rehajm said...

Will he sign the pledge to do so?

rehajm said...

Candidates what will gather the most votes gather the most gold. Correlation is not causation.

Chuck said...


"I'd rather entrust the government of the United States to the first 400 people listed in the Boston telephone directory than to the faculty of Harvard University."

~ William F. Buckley, Jr.

Chuck said...

Dear Professor Lessig;

You can pry the First Amendment -- which very much includes Citizens United v. FEC -- from my cold dead hands.

David Begley said...

And his Vice President is Ann Althouse of Wisconsin.

Known Unknown said...

Lessig!

You mean ...

Larry!

Known Unknown said...

Harvard has had too many Larrys. Lessig, Tribe, Summers.

Also, Lessig is getting in the race makes Jindal look positively Alpha.

Chuck said...

Nobody has commented yet; how interesting it is, that Professor Lessig has clearly and easily chosen to run as a Democrat, in the Democratic primary, and that he'd carefully choose a Democrat as VP (to become President after the completion of his "referendum Presidency").

So don't mistake Lessig's issues to be all about good government, and high-minded principles. He could, and probably should, do all of that as an independent, seeking input and support from all, across party lines.

No; this is a left/liberal campaign to make political fundraising and political spending much harder for Republicans and conservative interests. Democrats want to take "billionaires" out of politics. They don't want to take unions, with access to billions in payrolls, out of politics. The liberal left wants to take judicial elections away, because they know that they control law school faculties and bar associations who might populate judicial selection panels. The liberal left would like a lot more competitive congressional seats where the liberal media would be so much more influential in swaying elections.

Lessig is such a transparent hypocrite; one wonders if he's lost his mind. But if one has tenure at Harvard, losing one's mind is largely harmless and penalty-free.

Sebastian said...

"Those things you listed are precisely the kinds of things the 1% wants to make go away"

"It prevents the masses from rising up"

Yeah, yeah, but what does Lessig think? Is the welfare state the new opium of the people foisted by the 1% on the unsuspecting masses mired in false-consciousness? Or is it something cherished by those same masses, clutched at by poor souls fighting through the 1%'s cordons at polling places, and therefore in need of being preserved, nay expanded, by means of higher taxes and confiscation of wealth? Are we a nation of dopes or a nation of takers?

harrogate said...

"Are we a nation of dopes or a nation of takers?"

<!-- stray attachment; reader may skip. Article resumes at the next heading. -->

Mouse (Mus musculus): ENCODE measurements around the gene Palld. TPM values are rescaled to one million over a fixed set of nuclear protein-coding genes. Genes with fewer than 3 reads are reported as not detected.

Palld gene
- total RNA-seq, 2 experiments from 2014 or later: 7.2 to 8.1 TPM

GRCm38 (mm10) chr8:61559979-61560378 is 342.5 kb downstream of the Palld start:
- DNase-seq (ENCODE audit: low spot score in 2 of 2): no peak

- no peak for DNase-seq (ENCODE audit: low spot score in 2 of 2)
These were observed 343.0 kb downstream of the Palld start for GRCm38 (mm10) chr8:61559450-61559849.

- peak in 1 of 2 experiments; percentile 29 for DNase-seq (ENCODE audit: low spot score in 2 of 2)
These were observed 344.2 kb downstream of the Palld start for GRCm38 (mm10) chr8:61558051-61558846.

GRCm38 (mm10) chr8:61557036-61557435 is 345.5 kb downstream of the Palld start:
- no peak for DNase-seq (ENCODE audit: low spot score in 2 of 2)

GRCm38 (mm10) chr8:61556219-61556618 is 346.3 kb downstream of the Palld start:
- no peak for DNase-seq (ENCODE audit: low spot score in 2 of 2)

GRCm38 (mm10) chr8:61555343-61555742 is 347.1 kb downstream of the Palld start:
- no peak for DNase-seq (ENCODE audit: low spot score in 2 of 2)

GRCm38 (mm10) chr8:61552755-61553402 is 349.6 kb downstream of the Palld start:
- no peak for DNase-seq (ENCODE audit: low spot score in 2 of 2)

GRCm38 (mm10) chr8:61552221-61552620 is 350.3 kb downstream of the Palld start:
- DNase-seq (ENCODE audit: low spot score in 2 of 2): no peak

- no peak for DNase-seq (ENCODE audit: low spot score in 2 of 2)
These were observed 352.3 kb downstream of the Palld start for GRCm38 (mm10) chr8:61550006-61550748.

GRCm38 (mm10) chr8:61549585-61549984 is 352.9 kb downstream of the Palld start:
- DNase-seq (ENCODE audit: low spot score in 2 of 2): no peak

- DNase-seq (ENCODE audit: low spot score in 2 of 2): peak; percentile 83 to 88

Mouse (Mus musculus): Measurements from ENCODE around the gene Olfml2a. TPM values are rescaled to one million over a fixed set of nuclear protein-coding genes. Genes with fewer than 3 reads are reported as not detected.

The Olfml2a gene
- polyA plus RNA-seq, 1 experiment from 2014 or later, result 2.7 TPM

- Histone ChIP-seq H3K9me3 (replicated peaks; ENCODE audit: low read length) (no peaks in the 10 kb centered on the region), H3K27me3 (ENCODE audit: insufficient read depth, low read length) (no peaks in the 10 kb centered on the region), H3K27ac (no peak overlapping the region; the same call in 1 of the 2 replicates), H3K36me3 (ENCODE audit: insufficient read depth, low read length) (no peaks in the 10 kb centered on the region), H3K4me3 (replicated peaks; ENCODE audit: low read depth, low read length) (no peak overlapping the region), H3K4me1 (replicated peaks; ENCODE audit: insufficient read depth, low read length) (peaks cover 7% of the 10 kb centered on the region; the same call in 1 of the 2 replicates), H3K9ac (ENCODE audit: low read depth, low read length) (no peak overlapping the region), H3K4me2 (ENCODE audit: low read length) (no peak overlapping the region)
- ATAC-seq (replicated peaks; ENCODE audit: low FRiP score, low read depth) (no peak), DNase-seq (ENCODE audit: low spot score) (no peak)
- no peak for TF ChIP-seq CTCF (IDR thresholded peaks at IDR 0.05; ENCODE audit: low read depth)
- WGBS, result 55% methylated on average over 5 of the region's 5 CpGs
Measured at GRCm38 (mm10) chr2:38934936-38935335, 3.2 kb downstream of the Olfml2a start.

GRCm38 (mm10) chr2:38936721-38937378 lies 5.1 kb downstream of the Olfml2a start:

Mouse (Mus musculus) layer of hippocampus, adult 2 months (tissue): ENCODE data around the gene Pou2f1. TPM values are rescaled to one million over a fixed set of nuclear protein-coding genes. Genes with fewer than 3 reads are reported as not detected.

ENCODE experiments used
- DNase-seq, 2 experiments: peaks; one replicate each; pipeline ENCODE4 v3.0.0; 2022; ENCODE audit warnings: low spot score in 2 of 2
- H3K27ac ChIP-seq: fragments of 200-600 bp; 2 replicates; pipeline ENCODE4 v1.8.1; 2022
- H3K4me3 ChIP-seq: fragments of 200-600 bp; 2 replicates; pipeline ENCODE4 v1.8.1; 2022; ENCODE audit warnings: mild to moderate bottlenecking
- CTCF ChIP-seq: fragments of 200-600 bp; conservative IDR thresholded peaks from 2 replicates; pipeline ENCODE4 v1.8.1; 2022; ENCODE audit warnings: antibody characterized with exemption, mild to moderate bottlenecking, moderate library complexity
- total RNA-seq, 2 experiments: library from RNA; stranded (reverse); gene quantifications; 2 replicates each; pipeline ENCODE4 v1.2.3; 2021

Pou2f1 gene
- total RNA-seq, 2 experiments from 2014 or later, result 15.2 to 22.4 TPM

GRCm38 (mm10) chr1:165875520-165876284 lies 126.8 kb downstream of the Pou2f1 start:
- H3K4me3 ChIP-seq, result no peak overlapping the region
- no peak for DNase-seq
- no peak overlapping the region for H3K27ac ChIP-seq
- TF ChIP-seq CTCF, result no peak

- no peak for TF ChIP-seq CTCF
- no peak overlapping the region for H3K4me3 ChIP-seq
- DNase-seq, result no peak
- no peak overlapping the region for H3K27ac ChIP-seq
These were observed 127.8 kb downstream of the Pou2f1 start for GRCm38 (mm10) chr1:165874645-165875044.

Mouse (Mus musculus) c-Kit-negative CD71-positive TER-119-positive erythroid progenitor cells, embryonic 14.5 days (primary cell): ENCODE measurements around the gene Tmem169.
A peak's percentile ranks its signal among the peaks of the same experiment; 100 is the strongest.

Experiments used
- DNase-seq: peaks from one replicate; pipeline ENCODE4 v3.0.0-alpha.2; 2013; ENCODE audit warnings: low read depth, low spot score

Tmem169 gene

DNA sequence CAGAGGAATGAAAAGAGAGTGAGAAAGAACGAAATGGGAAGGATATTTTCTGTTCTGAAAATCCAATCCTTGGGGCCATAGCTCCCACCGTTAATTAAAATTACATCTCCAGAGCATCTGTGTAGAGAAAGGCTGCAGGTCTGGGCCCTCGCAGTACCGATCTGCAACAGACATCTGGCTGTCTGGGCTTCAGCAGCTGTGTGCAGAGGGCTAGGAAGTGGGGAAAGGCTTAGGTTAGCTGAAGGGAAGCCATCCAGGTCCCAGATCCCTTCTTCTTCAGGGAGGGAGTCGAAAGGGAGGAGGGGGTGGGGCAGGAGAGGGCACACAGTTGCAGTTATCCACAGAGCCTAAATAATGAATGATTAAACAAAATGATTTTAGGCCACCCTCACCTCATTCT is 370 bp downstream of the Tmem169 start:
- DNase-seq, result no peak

Because it's one or the other , right? But in truth the beneficiaries of these programs deserve neither moniker. Let's maybe call them "citizens" and no less so than Rand Paul or Barack Obama or Roger Ailes , nay no less a citizen even than you , oh wise and aloof Sebastian.

YoungHegelian said...

@harrowgate,

I've never understood why when a rich person tries to advocate for the non-rich, or for less control of our country by the wealthy, along comes this argument "oh well he's rich himself so look what a hypocrite he is ."

I do truly find it tiresome to have to explain to someone, who considers him/herself "liberal" or "left-wing" the basics of what used to be standard issue left-wing thought of the Marxist, syndicalist, anarchist, whatever traditions. The problems, in these traditions, was that when the proposed "reforms" came from anyone other than the workers themselves, those "reforms" were often class advantages for the bourgeoisie hiding under the cloak of "charity". Class shaped consciousness, and inescapably so. The rich could not be trusted to look out for the poor by the very nature of class conflict.

While I myself do not subscribe to any of the above left wing traditions, I do not find their political insights without value, either. This is one of those insights. One can be a good laissez-faire "classical liberal" (as I consider myself to be) & still think that to depend on the other guy's spirit of altruism as the basis for a polity is a pretty damn weak reed. In the case of Lessig, truly, it's "beware of geeks bearing gifts".

harrogate said...

What you're saying is no more practical , YoungHegelian, than it would have been to say "women can't have the vote until they vote themselves the right to vote," pre suffrage.

harrogate said...

People do, you know, have the capacity to act on behalf of people less fortunate than themselves , in the political spectrum no less than in any other . It's just that we don't see enough of it . But when it does happen, why be the one who says "oh, he can't possibly be trying to act on anyone's behalf but his own ."

YoungHegelian said...

@Harrogate,

@3:06 I have no idea what you mean by this.

@3:09 People do, you know, have the capacity to act on behalf of people less fortunate than themselves

Yes, they do. It's called "charity", and it's a cardinal virtue. But charity of the rich towards the poor isn't the proper basis for a political arrangement of any sort. Empowering the poor so that they can work themselves out of poverty is.